The City Of Chester.
in line, and several of the industrial establishments - for all the manufacturing interests were represented - presented designs that were novel and interesting. The fifth division, restricted to the various trades, was one of the most noticeable in the parade. In the evening a display of fireworks took place at the corner of Ninth and Parker Streets.
On Thursday, Nov. 9, 1882, a number of gentlemen connected with the Historical Society of Pennsylvania and the Penn Club, having determined to celebrate the two hundredth anniversary of the landing of William Penn by placing a memorial stone at the actual spot where the landing occurred in Chester (then Upland), came to Chester in a special train, and were received by the mayor, members of Council, and a number of prominent citizens, and escorted to the ground, foot of Penn Street, in front of the residence of Mayor J. L. Forwood.
The memorial stone had been erected on the 8th of November, the preceding day, and was covered with the national flag. Permission had been previously obtained from the city authorities and the owners of the adjacent property to place the stone on and within the curb line, on the northerly side of Front Street, which would bring it within a few feet of the actual place where William Penn landed. The stone was of granite, about five feet high and three feet by two feet at the base, weighing over two tons. On the northern or inner face was a marble tablet, on which was cut the coat-of-arms of Penn and the words, "This Stone marks the spot where William Penn landed October 28-29, 1682." The stone, which was designed by John Struthers, of Philadelphia, was set upon a foundation of solid masonry, five feet square and three feet deep, the whole resting upon two thicknesses of heavy planks, laid transversely.
Charles S. Keyser, who acted as director of the ceremonies, made a brief address, after which Rev. Henry Brown offered a prayer. Charles J. Stillé, LL. D., in behalf of the donors, presented the memorial stone to the city, which was received by James Barton, Jr., the then mayor of Chester. Addresses followed by William Ward, Lloyd P. Smith, Justice Cox, Jr., Samuel Chew, George M. Conarroe, who in his address read a letter from John G. Whittier to Col. Frank Etting, regretting his inability to be present. The ceremonies were closed by a few remarks by Dr. James J. Levick. The party from Philadelphia, under the guidance of the Chester committee, examined some of the historical buildings in the city. The site of the Essex house and the old well, the Boar's Head Inn, the old court-house and prison, site of the House of Defense, Graham (Hoskins) house, Logan house, Richardson house, tomb of John Morton, Friends' meeting-house, site of Sandelands' double house, and other places of interest were among the points visited. About noon the Philadelphians took the special train for Codnor Farm, Col. Frank M. Etting's place, in Concord, to which they had been invited. The party was accompanied by a number of gentlemen from Chester and Delaware County. Letters of regret were received by Col. Etting from Maj.-Gen. W. S. Hancock, Benson J. Lossing, and others.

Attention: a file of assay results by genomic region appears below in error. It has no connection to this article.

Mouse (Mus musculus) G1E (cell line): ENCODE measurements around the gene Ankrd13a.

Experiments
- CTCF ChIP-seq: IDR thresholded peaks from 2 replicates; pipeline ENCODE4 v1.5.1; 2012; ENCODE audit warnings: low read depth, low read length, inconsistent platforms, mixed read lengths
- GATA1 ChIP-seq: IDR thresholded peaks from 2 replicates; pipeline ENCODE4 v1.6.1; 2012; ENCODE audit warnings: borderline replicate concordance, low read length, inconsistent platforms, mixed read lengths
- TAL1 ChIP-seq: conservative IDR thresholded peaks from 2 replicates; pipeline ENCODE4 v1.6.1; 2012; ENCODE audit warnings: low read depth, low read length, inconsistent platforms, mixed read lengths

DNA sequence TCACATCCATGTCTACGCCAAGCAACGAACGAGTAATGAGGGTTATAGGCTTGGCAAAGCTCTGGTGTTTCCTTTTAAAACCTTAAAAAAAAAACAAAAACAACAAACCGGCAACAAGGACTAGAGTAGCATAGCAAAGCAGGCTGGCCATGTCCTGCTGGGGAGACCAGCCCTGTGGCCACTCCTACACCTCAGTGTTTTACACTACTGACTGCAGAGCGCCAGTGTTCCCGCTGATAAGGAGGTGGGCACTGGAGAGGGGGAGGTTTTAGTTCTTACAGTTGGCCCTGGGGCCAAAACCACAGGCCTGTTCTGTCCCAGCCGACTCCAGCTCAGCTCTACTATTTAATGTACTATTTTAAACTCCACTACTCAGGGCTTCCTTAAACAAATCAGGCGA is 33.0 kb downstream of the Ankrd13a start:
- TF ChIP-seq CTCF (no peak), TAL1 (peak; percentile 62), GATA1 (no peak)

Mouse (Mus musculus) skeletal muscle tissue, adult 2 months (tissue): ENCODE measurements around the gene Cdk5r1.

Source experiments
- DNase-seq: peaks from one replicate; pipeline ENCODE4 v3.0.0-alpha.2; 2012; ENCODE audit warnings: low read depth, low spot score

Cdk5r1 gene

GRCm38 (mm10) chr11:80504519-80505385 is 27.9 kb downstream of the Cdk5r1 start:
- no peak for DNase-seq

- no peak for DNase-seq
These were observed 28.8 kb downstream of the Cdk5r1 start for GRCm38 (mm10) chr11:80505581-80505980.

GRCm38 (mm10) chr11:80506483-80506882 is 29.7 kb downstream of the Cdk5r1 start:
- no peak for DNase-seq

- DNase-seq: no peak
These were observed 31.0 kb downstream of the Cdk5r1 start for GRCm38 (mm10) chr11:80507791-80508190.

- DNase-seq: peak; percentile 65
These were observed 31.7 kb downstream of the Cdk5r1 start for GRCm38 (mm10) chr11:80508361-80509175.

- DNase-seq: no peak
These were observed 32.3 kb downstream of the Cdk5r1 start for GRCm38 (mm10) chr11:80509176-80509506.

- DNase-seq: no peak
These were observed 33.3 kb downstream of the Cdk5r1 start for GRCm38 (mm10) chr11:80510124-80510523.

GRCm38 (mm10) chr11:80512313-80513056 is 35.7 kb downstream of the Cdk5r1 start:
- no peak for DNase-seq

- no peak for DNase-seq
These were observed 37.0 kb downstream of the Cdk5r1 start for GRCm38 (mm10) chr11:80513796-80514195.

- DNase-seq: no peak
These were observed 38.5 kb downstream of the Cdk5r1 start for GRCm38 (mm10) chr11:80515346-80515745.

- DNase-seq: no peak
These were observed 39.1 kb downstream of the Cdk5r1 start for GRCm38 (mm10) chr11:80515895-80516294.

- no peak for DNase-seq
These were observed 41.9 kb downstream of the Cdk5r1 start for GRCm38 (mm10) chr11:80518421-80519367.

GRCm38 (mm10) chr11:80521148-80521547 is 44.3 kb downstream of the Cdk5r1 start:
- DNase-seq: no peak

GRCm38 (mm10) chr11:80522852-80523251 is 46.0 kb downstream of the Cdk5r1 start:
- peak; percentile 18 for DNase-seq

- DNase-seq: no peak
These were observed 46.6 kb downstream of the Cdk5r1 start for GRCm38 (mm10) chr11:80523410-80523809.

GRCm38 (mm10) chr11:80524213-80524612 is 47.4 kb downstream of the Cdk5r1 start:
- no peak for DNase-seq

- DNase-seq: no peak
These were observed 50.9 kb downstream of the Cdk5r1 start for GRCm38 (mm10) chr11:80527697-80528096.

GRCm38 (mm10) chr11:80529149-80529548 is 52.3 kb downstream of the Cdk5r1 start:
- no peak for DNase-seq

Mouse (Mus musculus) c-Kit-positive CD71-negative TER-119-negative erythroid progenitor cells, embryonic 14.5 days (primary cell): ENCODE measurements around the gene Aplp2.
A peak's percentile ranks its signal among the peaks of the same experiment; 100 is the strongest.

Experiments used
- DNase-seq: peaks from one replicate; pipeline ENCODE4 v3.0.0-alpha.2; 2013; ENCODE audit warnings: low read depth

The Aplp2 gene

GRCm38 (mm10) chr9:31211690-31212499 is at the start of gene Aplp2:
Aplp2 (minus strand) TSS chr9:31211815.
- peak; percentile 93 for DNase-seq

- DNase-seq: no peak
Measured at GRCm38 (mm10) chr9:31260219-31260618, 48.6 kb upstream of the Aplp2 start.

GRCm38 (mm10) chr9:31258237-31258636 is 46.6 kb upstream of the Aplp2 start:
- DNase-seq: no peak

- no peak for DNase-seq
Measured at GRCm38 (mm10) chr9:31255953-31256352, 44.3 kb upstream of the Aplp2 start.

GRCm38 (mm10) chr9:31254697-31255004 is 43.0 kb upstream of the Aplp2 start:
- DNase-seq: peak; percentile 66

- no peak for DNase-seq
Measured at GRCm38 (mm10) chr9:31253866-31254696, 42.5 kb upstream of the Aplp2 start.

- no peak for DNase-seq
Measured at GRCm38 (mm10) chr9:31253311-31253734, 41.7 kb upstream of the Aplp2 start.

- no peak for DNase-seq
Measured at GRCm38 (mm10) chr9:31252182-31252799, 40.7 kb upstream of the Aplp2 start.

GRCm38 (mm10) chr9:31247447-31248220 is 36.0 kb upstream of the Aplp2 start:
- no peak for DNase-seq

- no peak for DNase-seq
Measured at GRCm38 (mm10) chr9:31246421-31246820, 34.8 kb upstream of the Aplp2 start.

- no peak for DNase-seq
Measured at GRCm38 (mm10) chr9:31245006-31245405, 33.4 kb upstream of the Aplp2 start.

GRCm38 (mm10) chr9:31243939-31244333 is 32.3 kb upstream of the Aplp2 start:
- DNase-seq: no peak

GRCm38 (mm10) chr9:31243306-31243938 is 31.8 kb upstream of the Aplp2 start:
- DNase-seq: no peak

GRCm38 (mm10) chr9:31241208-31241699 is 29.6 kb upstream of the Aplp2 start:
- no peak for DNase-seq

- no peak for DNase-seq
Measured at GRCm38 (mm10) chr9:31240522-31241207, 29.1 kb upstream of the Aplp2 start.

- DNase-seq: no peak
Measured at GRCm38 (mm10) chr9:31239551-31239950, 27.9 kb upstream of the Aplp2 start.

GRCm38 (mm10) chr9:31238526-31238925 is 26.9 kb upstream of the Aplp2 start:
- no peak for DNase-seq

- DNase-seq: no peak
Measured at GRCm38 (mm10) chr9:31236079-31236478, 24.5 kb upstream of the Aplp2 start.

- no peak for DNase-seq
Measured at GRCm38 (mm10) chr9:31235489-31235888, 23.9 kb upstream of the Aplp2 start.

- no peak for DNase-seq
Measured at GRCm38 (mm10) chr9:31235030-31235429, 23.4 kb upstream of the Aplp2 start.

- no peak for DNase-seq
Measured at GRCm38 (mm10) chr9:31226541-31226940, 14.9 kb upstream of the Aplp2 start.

Chester Lodge, No. 69, A. Y. M. - The warrant for this lodge which was granted June 24, 1796, was signed by William Moore Smith, Grand Master of the Grand Lodge of the State of Pennsylvania; Gavin Hamilton, District Grand Master; Thomas Town, Senior Grand Warden; John Poor, Junior Grand Warden; Thomas Armstrong, Grand Secretary; John J. McElwee, Grand Treasurer. The warrant is directed to William Martin, Worshipful Master; James Bernard, Senior Warden; William Pennell, Junior Warden; John Odenheimer, Master Mason; Matthias Kerlin, Master Mason; William Hill, Past Master; and Robert Smith, Master Mason. The first meeting was held August 30th of the same year, in the third story of a building on the corner of Fourth, and Market Streets, at which time it was the "Hope's Anchor" Tavern, now kept as the "Farmer's Market Hotel" by Edward Kelly. The device of the seal of the lodge was, at the top the all-seeing eye, the square and compass, enclosing two clasped hands expressive of friendship, and the motto "United and Free." At the first communication of the lodge, September 27th of the same year, the first degrees were conferred on Preston Eyre and Daniel Harmony. From that time to 1836, when the lodge surrendered its charter, one hundred and eighty-six Masons had been made or demitted from other lodges and united with this lodge. The following are the names of a few of the Past Masters: 1797, James Bernard; 1799, William Anderson; 1800, Preston Eyre; 1801, Joseph Engle; 1810, John Mackey; 1811, Joseph T. Johns; 1812, Job Terrill; 1814, William Hill; 1815, Joseph Engle. The property whereon the market-house now stands was owned by Lodge No. 69 prior to 1815; mention is made of it in the minutes as late as 1819, when all reference to it ceases.
In the Delaware County Republican of Aug. 24, 1847, appeared the following notice:
"Ancient York Masons. - The Brethren of Lodge No. 69, of Ancient York Masons, meet to day at the residence of Mrs. Jane Irwin for the purpose of applying for a new charter."
This meeting-place was the lodge-room of the society at Fourth and Market. At this gathering a petition was prepared to request the Grand Lodge to recharter Chester Lodge, No. 69. The request was not acceded to, but a charter was granted as Chester Lodge, No. 236. This warrant was dated Dec. 4, 1848, and the lodge was instituted on the 23d of February, 1849, by the installation of George W. Bartram, Worshipful Master, Joseph Weaver, Senior Warden, and Alexander M. Wright as Junior Warden. In addition to the officers mentioned, the following were charter members: Samuel R. Lamplugh, James Campbell, Isaac S. Williams, Ezekiel Norman, Thomas Baker,